Saturday, June 22, 2024

Immigrants find Work even while Unemployment Remains High among Native Born

In the last two years, over a million immigrants that arrived in the US found jobs while native born workers saw unemployment rates soar, particularly those in the low-wage sector  saw increases  in the double digits, over the same period of time.

The findings were released by researchers at the Center for Labor Market Studies at Northeastern University in Boston who conducted a review of US Bureau of Labor Statistics and Census Bureau data for Reuters.

Their conclusion was that immigrants, often young and unskilled or with limited skills, took jobs in the construction or service-related sectors.

In the years between 2008 and 2010, US household employment declined by 6.26 million but newly arrived migrants, 1.1 million of them, still found jobs despite the recession.  However, Andrew Sum, director of the Center for Labor Market Studies estimates that 35% of them were undocumented workers.

“There is basically no unskilled immigration that is legal. There are basically no provisions in the law for unskilled immigrants,” Bill Hammond, president of the Texas Association of Business, said.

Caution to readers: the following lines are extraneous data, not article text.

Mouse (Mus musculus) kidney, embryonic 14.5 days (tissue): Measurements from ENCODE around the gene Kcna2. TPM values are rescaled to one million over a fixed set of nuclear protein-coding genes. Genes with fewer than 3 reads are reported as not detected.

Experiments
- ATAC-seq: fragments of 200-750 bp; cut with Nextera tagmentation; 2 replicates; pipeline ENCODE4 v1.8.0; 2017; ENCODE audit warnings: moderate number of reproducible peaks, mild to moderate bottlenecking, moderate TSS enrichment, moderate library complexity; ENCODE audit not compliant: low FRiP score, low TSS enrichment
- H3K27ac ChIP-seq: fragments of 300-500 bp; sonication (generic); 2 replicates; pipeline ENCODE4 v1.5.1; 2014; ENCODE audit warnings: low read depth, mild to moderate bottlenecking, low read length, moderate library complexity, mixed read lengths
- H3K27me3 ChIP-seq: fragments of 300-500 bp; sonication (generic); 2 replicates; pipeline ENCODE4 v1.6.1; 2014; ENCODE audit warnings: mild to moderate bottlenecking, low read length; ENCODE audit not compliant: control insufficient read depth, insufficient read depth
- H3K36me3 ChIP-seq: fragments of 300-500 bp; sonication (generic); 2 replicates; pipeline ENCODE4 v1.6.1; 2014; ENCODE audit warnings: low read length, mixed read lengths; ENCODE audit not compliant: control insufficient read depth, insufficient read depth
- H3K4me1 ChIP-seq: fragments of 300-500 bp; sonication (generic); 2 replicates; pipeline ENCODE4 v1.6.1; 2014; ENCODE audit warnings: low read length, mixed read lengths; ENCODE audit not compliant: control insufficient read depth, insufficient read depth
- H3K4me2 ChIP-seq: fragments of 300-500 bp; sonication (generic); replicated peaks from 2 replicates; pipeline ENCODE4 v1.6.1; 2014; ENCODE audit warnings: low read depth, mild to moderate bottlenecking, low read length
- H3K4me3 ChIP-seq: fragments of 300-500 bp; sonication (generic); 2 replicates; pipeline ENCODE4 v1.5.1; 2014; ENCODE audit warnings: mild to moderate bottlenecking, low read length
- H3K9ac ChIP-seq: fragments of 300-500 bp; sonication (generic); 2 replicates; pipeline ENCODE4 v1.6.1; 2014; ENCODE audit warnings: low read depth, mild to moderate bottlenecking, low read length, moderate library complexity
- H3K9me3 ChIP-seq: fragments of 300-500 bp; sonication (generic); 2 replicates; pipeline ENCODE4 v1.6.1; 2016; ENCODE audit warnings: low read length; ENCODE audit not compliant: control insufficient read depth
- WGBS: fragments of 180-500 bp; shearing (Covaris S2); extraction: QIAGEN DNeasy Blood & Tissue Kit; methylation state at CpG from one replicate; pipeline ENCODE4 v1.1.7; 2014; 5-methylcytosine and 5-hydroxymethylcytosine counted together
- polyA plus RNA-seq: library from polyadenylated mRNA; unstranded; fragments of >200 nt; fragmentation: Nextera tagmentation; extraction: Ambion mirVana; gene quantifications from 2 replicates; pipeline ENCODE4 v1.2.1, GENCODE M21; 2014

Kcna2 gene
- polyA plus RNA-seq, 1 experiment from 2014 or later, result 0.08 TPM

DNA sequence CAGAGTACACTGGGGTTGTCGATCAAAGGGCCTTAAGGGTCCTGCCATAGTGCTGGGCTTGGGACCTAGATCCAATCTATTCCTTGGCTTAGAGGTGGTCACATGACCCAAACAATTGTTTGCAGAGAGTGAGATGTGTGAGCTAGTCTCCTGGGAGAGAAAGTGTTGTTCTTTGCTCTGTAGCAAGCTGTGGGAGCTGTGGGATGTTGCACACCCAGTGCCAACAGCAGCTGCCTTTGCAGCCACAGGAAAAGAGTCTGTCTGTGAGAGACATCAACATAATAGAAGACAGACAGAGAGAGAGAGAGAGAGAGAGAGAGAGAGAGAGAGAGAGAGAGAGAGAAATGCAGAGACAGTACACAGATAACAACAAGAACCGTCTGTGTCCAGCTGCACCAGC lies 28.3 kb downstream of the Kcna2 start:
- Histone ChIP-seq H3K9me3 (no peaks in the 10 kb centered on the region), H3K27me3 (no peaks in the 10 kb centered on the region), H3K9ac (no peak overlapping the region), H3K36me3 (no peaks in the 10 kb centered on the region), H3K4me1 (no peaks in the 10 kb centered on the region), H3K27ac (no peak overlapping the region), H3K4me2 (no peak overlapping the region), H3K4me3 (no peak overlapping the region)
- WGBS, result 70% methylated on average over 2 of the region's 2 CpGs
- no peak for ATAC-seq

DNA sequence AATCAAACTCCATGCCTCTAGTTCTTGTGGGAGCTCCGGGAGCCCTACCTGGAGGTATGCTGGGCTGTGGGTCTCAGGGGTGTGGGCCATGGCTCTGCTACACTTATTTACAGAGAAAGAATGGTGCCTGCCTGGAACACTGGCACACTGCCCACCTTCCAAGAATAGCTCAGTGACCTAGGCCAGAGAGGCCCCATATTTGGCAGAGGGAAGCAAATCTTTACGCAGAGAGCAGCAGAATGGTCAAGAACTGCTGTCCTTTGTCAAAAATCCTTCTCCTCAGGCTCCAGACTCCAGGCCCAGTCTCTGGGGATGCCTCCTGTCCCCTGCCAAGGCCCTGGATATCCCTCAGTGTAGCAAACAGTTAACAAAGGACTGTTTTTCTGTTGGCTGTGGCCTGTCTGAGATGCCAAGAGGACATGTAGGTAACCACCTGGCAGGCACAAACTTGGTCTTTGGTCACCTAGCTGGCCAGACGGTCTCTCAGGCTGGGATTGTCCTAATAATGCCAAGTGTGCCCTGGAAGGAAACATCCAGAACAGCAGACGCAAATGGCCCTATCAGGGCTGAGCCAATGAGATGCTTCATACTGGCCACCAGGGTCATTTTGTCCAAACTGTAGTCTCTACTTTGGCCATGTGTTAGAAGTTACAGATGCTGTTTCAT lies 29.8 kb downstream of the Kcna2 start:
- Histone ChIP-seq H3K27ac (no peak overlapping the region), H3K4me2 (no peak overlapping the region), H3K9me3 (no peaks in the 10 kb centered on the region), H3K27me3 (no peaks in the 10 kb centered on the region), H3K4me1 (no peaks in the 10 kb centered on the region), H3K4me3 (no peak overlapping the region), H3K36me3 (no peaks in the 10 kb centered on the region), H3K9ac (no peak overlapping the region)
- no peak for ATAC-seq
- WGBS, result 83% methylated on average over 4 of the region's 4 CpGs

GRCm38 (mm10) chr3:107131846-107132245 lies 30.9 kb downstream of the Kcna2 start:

This also makes undocumented workers more likely to face workforce abuse or other hardships, such as wage denials.  Most of the jobs taken by immigrants were in hotels and food services, retail trade, sanitation, cleaning and construction.

“One of the advantages of hiring, particularly young, undocumented immigrants, is the fact that employers do not have to pay health benefits or basic payroll taxes,” said Sum.  He said that with the unemployment rate for blue-collar American workers without high-school degrees hovering just under thirty percent, the situation was “creating a deeper domestic labor glut at the bottom of the workforce ladder, depressing wages and sharpening already widening income disparities.”

The findings may also come as a surprise, since newly arrived immigrants continue to find work amidst a wave of anti-immigrant rhetoric and backlash against Latinos with states across the nation turning up their own copycat laws similar to Arizona’s controversial SB 1070.

Several more states have recently stepped up their efforts to crackdown on illegal immigration by expanding the online E-verify system used by employers to check immigration status or participating in the “Secure Communities” program.

Yet, immigrant laborers are necessary to the industries they serve because they bring skills that US-workers simply don’t have.  That is according to Ezequiel Arvizu, the compliance and diversity representative with federal contractor Sundt Construction in Arizona, who said,”People often think construction is unskilled but the trades are very skilled and we need cement masons, carpenters, equipment operators,”

With the unemployment rate hovering around 9.4 percent, President Barack Obama has said domestic job creation is at the top of his priorities and this could spell even more immigration laws and stricter enforcement of existing ones to curtail the hiring of undocumented workers.

Economic Times

Money News